Kardong, Kenneth, 2012. Vertebrates: Comparative Anatomy, Function, Evolution (6th Edition). This big, expensive textbook is an excellent resource. It is the main source I used in making these pages.

Your Inner Fish. This is an outstanding book by Neil Shubin as well as a PBS documentary based on the book. I highly recommend both. For a video on the evolution of middle ear bones, go to the video page and click on "We hear with the bones that reptiles eat with."

Alligator skulls in 3-D

There are some excellent 3-dimensional reconstructions of alligator skulls online.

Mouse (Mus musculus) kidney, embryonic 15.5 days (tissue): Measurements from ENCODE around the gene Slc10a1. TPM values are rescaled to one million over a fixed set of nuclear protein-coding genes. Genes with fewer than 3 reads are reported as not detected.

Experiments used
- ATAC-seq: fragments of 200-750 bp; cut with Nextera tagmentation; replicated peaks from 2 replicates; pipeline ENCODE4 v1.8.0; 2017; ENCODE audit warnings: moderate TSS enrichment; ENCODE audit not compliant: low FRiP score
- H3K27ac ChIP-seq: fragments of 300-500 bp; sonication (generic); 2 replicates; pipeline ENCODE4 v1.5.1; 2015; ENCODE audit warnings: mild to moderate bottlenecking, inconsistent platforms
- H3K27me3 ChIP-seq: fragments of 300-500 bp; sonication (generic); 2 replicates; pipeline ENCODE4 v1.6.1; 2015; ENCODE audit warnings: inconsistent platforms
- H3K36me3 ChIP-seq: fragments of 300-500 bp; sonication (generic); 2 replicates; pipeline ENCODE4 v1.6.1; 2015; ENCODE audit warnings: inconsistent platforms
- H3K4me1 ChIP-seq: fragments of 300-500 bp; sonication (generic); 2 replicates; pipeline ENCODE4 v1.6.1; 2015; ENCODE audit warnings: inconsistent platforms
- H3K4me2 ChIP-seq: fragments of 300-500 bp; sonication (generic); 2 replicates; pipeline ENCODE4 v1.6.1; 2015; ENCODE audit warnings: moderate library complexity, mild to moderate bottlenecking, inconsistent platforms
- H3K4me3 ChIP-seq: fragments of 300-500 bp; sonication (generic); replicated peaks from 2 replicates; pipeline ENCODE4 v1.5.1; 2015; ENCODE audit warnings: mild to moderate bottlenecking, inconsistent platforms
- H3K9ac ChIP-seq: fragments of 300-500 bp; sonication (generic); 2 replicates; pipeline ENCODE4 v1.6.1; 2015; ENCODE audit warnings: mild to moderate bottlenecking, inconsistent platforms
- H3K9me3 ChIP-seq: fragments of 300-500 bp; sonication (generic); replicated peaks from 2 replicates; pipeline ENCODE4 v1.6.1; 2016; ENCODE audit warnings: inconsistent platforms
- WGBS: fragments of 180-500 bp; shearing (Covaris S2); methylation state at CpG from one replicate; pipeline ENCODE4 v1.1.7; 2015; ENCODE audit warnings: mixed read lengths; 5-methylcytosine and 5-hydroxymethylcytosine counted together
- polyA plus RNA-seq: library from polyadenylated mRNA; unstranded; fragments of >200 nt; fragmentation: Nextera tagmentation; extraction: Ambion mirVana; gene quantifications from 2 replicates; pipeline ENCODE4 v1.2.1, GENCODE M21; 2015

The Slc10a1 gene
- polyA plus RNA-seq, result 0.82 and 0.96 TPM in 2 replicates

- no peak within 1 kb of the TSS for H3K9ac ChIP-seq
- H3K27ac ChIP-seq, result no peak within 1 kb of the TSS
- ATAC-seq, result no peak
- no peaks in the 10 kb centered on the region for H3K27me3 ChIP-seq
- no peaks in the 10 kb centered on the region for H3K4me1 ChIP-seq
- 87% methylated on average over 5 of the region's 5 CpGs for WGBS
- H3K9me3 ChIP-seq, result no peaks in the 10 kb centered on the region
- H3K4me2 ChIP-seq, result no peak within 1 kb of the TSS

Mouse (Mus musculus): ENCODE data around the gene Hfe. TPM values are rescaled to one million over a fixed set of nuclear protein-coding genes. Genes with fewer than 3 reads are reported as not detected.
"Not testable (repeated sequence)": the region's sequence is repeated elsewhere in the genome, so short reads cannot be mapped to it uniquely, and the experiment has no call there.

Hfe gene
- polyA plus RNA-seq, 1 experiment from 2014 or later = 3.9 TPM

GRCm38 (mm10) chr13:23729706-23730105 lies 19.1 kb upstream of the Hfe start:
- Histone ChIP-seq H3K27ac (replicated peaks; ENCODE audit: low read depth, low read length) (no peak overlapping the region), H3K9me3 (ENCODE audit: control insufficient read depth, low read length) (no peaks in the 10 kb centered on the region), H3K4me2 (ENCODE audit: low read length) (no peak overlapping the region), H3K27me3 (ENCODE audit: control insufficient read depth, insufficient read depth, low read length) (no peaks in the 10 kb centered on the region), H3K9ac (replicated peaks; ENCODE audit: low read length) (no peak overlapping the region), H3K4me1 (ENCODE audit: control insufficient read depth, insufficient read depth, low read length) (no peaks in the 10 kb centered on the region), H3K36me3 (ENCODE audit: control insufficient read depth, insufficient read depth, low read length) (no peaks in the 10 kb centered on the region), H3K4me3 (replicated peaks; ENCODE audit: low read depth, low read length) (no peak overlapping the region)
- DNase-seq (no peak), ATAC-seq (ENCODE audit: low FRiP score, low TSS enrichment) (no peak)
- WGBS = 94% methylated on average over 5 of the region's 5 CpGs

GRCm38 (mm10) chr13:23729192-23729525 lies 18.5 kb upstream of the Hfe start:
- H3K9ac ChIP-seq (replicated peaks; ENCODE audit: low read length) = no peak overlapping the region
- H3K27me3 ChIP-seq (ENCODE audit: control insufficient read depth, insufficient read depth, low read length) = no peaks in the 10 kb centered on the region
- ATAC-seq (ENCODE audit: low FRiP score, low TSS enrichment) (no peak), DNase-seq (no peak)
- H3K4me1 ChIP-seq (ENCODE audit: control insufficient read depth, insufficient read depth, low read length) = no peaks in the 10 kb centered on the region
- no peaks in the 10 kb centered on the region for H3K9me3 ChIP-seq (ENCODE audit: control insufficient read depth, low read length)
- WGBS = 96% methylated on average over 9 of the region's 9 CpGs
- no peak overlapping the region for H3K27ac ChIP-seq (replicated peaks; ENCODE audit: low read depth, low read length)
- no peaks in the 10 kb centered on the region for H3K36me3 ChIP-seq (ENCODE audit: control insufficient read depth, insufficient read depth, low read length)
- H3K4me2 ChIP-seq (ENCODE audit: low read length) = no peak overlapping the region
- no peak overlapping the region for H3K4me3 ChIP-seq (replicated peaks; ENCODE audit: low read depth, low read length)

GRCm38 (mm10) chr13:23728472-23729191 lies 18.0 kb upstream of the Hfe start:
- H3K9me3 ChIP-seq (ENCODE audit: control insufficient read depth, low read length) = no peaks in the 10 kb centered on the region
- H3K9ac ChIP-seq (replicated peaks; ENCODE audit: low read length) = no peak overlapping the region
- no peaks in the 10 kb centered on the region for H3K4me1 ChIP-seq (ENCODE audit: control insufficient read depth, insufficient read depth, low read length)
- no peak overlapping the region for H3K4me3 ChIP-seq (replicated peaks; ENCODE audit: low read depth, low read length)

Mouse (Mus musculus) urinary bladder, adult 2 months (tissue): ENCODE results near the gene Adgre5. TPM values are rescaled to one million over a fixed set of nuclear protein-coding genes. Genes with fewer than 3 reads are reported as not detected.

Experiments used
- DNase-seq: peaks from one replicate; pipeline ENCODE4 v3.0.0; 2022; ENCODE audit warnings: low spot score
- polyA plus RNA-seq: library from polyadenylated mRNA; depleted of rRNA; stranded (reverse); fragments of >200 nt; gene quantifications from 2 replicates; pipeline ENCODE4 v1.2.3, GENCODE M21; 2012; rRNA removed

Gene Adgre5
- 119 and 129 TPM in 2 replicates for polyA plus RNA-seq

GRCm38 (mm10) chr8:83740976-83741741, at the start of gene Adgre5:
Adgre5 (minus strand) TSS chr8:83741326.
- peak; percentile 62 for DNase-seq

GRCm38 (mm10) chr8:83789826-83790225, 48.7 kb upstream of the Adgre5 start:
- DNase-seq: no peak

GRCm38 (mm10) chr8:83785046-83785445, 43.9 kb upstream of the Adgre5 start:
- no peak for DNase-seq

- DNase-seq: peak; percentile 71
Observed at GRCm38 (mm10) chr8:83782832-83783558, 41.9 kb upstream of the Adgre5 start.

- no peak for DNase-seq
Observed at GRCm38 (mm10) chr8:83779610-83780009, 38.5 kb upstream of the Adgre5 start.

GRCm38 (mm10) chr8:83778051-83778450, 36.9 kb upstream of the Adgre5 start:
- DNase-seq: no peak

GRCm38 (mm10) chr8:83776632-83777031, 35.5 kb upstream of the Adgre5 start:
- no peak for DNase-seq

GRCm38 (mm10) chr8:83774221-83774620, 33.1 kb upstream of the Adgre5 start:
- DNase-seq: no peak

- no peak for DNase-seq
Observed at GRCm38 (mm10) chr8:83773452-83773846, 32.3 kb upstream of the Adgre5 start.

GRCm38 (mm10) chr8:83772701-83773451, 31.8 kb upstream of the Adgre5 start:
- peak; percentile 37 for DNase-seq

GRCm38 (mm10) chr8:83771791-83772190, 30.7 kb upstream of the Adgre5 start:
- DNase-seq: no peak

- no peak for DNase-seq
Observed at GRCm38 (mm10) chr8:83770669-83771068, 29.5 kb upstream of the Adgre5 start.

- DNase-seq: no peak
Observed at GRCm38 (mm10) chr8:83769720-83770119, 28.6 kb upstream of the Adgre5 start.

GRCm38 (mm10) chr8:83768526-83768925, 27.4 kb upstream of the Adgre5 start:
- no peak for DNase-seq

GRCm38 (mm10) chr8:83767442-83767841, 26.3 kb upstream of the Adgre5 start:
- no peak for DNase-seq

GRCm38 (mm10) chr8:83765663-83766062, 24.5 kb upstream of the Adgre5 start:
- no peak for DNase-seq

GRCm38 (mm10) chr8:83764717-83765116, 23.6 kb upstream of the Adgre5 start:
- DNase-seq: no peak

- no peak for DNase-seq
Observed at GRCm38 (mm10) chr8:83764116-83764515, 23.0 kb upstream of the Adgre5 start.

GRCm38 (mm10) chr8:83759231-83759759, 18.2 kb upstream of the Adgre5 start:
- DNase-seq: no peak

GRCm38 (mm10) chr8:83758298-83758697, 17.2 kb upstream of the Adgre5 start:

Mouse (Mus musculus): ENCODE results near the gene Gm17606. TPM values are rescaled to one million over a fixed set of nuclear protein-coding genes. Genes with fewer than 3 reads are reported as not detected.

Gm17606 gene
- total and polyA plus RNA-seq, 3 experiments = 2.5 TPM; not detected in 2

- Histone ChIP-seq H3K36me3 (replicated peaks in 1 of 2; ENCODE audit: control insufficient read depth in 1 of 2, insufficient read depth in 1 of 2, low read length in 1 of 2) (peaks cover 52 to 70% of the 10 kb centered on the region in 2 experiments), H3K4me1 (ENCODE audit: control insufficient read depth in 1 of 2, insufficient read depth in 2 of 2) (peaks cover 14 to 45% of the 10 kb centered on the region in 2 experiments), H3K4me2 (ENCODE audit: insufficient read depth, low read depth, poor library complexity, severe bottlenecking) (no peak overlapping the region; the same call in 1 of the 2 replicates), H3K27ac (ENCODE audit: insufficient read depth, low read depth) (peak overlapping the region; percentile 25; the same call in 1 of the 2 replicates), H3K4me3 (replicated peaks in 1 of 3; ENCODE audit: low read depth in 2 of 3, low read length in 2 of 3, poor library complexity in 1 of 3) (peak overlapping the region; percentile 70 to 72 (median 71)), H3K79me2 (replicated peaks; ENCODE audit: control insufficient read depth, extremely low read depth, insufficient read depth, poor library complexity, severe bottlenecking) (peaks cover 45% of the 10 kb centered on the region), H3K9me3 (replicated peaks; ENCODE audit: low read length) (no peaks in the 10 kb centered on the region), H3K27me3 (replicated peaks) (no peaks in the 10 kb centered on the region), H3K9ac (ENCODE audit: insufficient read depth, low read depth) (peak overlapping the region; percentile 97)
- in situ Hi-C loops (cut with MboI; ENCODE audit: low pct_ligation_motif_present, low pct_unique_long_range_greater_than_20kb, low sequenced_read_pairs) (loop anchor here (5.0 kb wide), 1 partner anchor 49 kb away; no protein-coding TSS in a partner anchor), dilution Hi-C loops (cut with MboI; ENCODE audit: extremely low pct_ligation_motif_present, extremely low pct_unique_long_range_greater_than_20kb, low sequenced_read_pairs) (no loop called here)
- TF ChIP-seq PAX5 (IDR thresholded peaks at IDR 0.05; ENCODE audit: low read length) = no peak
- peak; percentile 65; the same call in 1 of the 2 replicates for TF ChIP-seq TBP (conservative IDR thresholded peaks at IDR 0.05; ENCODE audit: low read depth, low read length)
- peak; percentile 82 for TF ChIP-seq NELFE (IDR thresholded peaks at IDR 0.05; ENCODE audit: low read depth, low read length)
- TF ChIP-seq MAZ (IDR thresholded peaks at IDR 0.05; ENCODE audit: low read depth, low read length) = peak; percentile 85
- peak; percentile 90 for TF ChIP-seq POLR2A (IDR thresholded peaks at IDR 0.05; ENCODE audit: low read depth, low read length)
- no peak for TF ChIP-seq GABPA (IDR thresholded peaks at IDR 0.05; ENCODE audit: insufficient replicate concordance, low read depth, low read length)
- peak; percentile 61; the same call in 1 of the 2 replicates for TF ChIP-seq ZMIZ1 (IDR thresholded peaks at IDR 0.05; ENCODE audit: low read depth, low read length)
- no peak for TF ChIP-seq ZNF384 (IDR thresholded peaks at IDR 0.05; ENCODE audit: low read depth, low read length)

Alligator mississippiensis on DigiMorph. Take a look at the 3D volume rendered movies and the slice movies. These provide an excellent look at the secondary palate, once you figure out what you're looking at.

3D Alligator on Casey Holliday's site at the University of Missouri.

Visible Interactive Alligator at the Witmer Lab site, Ohio University. See also The 3D Alligator: A new anatomical resource for education & research.